As for writing, I’ve been tinkering with a few things to see what I’d like to focus on once The Edge of the Woods is done. I have 20,000 words of a Young Adult zombie novel done, and have started playing with a fantasy and a few fairytale shorts. My gut is telling me to go with the fairytales, as so far they’ve been the most fun to work on. But we’ll see! I know have to just pick something, but flitting between ideas has been kind of a pleasant change of pace.

Anyway, if you don’t hear from me in a while (though I’ll be back next week for Book Club), it’s because I’m working, working, working.

Happy writing!

UPDATE: About twenty minutes after publishing this post, my edit notes came back a week early and really positive. So I guess my calm, lazy month ends right now!

Workshop: Standing Out From The Crowd

The second workshop I attended as a part of the Perth Writers Festival, 2014, was Standing out from the Crowd with indie author Susan May. Susan has an incredible story, having only chosen to become a self-published author in the past year. She already has one novel, two short stories and an anthology for sale on Amazon, has almost 40,000 followers on twitter and is the tenth most searched author on Goodreads Australia.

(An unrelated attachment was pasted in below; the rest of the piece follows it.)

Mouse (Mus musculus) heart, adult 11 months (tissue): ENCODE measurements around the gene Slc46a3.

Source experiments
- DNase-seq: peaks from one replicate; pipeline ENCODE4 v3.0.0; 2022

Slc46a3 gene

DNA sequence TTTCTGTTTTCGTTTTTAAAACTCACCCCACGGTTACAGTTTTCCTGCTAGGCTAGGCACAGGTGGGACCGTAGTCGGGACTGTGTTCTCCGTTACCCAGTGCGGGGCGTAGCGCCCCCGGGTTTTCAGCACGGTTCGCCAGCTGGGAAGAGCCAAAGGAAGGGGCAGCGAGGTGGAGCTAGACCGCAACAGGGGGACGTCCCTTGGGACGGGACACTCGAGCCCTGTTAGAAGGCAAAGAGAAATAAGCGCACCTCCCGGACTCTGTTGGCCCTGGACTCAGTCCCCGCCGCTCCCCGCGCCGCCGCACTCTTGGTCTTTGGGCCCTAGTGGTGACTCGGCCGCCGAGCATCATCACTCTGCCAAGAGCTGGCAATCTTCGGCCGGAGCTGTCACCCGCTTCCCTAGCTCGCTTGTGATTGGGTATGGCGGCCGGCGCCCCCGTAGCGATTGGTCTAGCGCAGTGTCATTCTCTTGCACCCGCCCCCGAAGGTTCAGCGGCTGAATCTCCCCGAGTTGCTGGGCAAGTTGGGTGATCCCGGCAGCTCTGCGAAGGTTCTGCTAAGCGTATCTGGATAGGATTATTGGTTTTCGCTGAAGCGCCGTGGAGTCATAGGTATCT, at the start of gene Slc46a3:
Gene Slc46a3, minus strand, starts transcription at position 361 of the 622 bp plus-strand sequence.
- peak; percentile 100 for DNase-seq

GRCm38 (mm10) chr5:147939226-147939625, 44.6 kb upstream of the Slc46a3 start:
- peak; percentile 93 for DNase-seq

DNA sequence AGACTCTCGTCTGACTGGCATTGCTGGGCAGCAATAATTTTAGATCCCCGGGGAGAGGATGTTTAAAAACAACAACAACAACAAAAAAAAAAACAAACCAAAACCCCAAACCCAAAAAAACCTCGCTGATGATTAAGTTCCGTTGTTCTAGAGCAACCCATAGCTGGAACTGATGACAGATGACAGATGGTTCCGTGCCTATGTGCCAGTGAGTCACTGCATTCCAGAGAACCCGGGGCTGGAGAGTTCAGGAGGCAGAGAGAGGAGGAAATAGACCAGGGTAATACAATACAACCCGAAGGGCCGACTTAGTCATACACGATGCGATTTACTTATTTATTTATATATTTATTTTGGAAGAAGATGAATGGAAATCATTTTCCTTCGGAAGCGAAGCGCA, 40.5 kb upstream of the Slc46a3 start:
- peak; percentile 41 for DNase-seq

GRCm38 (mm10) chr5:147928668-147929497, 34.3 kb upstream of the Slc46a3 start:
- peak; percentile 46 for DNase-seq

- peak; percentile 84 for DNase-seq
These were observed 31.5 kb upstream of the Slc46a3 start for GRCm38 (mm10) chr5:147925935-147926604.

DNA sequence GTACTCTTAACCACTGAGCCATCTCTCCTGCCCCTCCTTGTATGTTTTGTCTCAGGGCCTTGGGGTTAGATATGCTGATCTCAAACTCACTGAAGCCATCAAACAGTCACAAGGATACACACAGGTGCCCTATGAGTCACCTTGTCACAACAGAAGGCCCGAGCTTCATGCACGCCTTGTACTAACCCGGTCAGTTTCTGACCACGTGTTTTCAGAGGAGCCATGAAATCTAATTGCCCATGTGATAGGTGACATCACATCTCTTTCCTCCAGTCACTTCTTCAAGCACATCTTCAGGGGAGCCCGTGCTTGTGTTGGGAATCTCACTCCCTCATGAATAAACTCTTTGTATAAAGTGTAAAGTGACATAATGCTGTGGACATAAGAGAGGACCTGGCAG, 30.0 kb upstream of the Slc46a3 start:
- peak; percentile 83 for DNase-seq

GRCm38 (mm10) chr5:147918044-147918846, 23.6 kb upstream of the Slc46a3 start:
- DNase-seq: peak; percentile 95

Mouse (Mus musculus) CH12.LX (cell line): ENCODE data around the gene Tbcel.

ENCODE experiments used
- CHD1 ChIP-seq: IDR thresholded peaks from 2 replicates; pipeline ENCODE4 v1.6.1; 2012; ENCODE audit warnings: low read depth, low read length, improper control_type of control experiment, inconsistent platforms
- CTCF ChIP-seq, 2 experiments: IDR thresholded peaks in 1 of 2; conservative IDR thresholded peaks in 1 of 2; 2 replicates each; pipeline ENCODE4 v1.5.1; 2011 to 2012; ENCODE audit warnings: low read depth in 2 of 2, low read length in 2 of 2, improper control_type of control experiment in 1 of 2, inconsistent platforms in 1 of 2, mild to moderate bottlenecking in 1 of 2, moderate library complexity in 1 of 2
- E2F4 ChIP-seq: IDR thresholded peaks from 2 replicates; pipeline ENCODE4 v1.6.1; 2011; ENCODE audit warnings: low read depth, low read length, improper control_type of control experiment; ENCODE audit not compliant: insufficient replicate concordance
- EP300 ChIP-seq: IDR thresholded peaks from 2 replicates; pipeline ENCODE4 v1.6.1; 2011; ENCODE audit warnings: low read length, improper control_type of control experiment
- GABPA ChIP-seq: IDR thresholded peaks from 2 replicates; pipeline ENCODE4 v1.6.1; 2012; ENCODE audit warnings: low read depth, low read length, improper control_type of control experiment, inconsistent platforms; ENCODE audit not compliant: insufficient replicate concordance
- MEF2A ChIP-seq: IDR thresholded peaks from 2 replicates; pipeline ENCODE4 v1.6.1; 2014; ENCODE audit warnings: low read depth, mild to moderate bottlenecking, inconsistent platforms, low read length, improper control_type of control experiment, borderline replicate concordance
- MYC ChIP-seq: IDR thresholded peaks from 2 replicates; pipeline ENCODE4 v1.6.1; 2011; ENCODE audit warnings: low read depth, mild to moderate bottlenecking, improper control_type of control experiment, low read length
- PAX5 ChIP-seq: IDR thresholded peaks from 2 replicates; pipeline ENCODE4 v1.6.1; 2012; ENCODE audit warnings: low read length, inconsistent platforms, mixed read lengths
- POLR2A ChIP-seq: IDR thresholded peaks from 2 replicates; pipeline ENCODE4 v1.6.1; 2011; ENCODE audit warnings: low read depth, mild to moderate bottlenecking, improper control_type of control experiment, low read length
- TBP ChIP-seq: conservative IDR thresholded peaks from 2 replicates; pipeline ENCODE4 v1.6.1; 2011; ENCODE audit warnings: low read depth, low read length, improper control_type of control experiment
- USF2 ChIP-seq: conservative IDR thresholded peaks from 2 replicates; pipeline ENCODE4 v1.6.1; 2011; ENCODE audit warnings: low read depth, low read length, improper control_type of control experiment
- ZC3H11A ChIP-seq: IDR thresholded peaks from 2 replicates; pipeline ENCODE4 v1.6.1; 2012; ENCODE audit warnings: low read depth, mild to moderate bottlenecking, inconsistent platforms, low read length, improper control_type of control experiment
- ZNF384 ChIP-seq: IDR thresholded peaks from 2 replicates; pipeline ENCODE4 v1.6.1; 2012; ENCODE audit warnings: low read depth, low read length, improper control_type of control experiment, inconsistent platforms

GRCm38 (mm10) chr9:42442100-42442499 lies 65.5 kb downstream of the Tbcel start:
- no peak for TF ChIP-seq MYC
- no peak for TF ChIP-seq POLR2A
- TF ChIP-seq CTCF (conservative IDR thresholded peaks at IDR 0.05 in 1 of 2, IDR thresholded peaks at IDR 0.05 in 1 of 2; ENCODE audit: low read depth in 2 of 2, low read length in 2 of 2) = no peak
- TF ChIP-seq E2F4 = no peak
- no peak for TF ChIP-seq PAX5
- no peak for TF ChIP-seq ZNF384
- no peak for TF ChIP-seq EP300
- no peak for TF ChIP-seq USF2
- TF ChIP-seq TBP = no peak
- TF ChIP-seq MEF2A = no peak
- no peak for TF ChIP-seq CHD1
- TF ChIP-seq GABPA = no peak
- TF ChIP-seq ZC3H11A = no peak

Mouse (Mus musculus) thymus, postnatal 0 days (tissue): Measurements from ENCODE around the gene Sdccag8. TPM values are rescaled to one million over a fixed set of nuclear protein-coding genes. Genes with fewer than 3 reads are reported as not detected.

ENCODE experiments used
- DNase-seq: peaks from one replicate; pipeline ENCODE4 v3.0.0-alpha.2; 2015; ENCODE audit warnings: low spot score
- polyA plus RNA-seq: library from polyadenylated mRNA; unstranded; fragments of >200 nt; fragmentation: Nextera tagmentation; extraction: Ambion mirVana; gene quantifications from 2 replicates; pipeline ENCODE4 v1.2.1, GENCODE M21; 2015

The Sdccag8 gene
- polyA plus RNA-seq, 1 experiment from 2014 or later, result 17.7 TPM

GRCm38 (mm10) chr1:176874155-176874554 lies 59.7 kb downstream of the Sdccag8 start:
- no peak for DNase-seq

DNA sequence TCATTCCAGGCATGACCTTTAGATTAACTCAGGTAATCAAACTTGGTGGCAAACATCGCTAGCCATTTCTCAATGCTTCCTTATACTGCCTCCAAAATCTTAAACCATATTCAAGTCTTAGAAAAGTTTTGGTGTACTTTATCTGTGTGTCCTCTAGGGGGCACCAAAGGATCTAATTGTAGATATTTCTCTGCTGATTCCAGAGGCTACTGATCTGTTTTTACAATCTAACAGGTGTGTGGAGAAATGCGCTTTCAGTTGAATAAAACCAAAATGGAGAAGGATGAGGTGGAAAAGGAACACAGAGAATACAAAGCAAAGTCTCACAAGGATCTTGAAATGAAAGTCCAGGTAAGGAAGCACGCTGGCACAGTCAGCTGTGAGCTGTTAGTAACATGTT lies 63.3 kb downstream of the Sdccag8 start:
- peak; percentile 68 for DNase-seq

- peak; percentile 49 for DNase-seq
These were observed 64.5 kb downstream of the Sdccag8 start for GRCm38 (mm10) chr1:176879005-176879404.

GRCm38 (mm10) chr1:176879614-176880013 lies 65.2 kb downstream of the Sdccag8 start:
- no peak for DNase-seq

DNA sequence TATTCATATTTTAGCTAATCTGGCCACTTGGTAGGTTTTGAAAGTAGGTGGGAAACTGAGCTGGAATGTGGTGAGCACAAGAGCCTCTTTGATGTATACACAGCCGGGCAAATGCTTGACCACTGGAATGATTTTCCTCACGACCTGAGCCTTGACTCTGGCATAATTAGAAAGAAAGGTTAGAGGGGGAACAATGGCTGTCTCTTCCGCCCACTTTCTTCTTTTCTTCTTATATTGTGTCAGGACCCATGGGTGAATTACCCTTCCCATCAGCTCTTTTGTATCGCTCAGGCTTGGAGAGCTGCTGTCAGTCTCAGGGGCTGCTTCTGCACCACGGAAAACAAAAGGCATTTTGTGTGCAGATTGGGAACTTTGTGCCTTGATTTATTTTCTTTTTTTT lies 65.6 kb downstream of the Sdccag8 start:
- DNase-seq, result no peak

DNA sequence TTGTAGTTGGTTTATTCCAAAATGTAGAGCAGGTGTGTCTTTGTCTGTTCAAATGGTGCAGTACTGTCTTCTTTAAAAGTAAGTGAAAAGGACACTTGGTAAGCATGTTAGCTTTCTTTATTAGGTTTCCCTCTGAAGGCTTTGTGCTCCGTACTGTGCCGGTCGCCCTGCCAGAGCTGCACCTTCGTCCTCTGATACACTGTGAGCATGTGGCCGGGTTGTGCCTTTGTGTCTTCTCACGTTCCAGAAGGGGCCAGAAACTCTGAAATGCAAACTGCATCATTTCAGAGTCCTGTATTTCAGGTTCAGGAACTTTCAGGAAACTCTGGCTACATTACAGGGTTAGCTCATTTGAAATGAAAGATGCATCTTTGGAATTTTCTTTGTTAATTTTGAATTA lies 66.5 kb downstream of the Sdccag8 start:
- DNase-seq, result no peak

The workshop revolved around marketing yourself as an author – whether traditional or indie. This can be started before you publish your first work, or after you’ve published several. She mostly shared her own experience and stories of her other author friends successes – from modest earnings to the runaway success of Hugh Howie (who she just worked on an anthology with).

Susan was incredibly engaging and inspiring to listen to. A complete go-getter, she’s funny, confident and business minded. A lot of what she said were things I’d heard before in my indie publishing research, but some was new, some gave better insight, and all of it was just really great to hear from a real person – and someone local! – who has braved indie publishing successfully.